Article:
Erectile dysfunction (ED) is the inability to get or keep an erection firm enough to have sexual intercourse. Some people may assume ED increases with age. The fact is that impotence and the inability to maintain an erection are not always age-related. Aging doesn’t necessarily mean you’re doomed to develop ED indefinitely. Age can raise the risk for ED, but there are ways to treat it. Learn more about the risks and treatment options.
Male sexual arousal may seem simple, but it depends on a precise, complex sequence of events inside the body. The brain activates nerves in the penis to relax muscles in the spongy tissues that run the length of the penis. When these muscles relax, blood can flow in from arteries to fill open spaces in the spongy tissue.
Increased blood pressure expands the penis. Membranes around the spongy tissue sustain the erection. Anything interrupting this sequence can cause the inability to have or keep an erection long enough for sexual intercourse.
ED is often associated with getting older. Although ED’s frequency does increase with age, it’s treatable regardless of your age and isn’t as inevitable as you might think. According to the National Institutes of Health, only 4 percent of men in their 50s and 17 percent of men in their 60s experience total inability to have an erection. In fact, ED can have many causes not associated with aging.
Physical causes of ED abound. Any one of these can disrupt the delicate sequence of physiological changes that produces an erection:
- heart disease, high blood pressure (hypertension), or high cholesterol
- low testosterone
- enlarged prostate
- sleep disorders (such as sleep apnea)
- multiple sclerosis
- Parkinson’s disease
The hormone testosterone affects a person’s sex drive and energy levels, which govern arousal impulses to the brain. Diabetes can also damage the nerves that signal increased blood flow to the genital area. According to the American Diabetes Association, a man with type 2 diabetes is twice as likely to have low testosterone compared to a man that does not have diabetes. Your doctor can test for diabetic nerve damage and low testosterone. Also, any constriction of blood flow from heart disease and artery blockages would hamper an erection.
ED is not necessarily related to age or chronic illnesses. Other common causes include:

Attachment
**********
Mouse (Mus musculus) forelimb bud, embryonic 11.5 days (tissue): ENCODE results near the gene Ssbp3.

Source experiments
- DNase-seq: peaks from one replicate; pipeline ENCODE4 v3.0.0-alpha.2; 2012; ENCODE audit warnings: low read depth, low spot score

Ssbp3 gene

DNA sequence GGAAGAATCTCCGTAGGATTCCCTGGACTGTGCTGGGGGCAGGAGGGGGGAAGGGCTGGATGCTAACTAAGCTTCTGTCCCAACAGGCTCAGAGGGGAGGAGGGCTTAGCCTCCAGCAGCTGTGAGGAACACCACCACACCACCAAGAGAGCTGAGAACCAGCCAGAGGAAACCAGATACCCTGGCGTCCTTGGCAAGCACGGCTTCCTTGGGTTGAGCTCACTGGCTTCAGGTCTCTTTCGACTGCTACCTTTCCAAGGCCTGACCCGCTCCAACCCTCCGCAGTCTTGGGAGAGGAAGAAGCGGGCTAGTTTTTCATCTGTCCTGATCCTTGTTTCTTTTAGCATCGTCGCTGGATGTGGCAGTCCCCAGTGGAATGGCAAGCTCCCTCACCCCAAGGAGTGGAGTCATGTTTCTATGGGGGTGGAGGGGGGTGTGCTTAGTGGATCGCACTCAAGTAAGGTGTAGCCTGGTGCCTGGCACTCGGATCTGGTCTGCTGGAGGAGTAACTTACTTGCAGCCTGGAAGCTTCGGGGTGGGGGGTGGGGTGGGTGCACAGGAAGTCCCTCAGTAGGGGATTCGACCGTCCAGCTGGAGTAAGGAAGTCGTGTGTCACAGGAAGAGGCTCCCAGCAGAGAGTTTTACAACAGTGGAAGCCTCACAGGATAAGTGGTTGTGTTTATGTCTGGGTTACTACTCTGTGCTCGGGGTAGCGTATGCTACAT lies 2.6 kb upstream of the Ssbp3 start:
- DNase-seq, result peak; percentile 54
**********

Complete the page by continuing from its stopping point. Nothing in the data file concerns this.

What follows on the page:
- alcohol consumption
- tobacco use
- prescription medications
Alcohol, tobacco, and certain medications can also cause ED. Alcohol slows nerve communications within the brain, which can affect arousal signals and physical coordination. Tobacco not only restricts blood flow, but can lead to serious diseases that may further impair sexual function.
Medicines can also affect people differently. A drug that decreases sexual performance in one person might not in another. Common types of drugs that may lead to impotence include:
- calcium channel blockers
- high blood pressure medications
- hormone therapy
- depression medications
Psychological and emotional stressors can also inhibit sexual arousal. Nervous about tomorrow’s sales presentation at work? Depressed about a parent’s death? Angry or hurt by arguments with your spouse? Any of these can interfere with your feelings of sexual desire. Plus, not having or sustaining an erection — even once, for any reason — can spiral into greater anxiety and perhaps doubts about your sexual abilities and self-esteem.
The good news is that you can control most of the physical and emotional causes of ED we’ve reviewed here. For example, you can:
- lose weight
- quit smoking
- try to improve your relationship with your sexual partner
- choose less stressful responses to work challenges
Such strategies might take a little research and trial and error to discover what works best for you. Be sure to talk to your doctor to address physical or medication causes of your ED.
The risk for ED can increase with age because of naturally decreasing levels of testosterone. Still, testosterone and age aren’t the sole factors in achieving an erection. Most causes of ED aren’t directly related to age, but rather other underlying medical issues. Your doctor can determine the cause of ED with a blood test and physical and psychosocial exams. There may even be more than one underlying cause. Once the problem is properly identified, ED may be treated so you can lead a happier, healthier life.